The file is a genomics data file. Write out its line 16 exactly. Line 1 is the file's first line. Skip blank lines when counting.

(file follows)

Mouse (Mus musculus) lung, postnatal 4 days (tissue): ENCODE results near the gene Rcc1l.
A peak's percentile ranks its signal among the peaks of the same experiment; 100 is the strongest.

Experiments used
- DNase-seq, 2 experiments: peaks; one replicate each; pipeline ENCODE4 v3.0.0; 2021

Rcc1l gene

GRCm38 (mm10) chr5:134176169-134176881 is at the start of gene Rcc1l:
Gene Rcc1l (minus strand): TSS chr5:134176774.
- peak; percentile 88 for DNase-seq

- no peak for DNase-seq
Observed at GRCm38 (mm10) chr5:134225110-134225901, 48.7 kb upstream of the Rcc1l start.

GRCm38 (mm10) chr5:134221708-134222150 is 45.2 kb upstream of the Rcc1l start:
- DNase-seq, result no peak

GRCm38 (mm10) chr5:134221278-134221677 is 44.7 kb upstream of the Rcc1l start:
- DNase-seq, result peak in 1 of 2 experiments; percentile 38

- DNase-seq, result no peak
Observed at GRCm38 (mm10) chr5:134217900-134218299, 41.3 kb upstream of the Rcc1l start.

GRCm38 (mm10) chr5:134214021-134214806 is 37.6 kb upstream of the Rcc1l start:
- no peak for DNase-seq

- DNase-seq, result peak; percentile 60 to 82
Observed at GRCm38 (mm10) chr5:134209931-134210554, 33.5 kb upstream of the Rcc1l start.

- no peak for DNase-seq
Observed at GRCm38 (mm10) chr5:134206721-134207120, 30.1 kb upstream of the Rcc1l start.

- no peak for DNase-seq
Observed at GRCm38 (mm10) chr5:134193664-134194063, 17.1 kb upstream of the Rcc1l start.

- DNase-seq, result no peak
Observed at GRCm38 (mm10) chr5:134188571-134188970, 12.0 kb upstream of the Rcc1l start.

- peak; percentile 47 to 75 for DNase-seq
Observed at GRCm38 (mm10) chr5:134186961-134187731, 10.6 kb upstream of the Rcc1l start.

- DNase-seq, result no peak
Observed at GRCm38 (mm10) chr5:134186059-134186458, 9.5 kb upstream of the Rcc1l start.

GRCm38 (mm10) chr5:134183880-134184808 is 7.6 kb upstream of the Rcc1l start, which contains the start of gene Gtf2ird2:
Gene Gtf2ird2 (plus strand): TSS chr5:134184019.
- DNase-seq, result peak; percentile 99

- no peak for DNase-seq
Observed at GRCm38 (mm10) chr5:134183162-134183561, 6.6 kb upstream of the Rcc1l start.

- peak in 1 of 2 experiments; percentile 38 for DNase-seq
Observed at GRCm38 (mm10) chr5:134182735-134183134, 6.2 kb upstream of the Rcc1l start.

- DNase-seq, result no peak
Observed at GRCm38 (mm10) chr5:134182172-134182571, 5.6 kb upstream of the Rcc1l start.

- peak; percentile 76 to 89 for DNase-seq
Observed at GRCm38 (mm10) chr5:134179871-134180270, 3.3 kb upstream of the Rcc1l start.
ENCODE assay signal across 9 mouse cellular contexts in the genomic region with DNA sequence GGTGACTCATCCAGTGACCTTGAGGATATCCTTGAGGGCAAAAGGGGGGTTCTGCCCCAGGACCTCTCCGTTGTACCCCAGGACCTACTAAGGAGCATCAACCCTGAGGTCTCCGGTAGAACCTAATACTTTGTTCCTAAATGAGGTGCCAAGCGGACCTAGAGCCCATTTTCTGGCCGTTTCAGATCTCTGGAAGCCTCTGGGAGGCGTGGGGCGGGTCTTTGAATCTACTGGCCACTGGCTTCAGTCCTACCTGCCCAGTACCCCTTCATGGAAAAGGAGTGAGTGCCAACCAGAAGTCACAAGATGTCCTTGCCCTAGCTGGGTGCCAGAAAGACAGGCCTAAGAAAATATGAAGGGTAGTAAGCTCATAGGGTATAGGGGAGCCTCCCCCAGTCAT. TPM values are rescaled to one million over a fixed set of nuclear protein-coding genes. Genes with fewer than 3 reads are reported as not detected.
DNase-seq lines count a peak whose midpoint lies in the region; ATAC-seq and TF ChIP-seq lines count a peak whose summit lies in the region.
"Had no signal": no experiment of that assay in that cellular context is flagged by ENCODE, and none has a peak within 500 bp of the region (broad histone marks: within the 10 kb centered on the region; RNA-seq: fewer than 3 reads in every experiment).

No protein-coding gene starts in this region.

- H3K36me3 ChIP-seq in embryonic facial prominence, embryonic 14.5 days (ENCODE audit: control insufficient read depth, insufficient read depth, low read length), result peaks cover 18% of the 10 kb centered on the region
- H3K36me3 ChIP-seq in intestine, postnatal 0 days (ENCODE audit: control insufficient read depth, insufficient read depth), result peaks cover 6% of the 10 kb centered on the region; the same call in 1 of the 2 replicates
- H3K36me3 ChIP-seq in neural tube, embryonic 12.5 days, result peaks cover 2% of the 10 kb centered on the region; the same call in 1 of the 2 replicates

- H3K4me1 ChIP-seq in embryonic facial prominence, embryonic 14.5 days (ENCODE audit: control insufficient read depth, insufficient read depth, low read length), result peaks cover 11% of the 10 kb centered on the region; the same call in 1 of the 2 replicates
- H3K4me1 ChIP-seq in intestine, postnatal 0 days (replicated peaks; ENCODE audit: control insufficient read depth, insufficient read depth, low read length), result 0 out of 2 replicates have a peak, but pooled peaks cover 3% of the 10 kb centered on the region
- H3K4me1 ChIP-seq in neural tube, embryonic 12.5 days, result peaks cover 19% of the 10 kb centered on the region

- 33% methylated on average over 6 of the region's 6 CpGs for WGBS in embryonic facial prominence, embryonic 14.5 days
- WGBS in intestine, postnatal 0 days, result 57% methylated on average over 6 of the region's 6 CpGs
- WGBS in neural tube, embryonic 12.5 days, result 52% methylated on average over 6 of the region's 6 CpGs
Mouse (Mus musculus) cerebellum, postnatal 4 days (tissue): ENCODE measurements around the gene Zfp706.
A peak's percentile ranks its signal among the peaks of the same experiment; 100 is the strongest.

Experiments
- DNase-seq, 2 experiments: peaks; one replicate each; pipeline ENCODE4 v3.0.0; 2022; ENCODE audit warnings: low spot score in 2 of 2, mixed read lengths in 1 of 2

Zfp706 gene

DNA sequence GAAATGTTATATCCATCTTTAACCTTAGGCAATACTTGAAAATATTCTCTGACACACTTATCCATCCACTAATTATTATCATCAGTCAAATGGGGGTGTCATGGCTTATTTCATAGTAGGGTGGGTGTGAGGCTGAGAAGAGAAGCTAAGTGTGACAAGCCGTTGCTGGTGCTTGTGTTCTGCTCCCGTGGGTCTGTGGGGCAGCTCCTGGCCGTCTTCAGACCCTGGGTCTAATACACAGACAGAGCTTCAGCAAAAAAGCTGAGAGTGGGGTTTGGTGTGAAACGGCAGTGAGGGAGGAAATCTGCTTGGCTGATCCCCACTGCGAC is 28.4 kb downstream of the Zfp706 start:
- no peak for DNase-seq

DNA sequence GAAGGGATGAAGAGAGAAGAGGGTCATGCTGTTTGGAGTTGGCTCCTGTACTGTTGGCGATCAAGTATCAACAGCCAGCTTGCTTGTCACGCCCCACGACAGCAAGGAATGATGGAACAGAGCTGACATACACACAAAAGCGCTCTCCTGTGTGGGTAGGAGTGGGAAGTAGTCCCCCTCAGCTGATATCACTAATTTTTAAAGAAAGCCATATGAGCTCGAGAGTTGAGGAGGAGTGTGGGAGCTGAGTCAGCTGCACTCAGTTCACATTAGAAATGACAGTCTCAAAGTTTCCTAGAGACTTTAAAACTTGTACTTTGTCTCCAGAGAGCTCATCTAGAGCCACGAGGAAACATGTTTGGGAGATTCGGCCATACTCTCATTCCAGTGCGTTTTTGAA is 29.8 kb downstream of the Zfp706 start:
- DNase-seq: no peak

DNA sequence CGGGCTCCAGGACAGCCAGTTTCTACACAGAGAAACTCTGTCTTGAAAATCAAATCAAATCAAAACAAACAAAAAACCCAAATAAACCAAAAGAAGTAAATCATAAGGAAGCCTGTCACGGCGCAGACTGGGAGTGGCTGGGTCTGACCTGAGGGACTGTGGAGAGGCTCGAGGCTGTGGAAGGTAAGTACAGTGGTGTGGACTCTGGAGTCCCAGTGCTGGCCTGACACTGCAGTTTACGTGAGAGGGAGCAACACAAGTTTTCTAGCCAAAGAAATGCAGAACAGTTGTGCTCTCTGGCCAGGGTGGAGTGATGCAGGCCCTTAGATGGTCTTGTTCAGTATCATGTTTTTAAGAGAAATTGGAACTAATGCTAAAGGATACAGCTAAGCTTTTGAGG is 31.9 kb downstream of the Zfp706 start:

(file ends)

Observed at GRCm38 (mm10) chr5:134217900-134218299, 41.3 kb upstream of the Rcc1l start.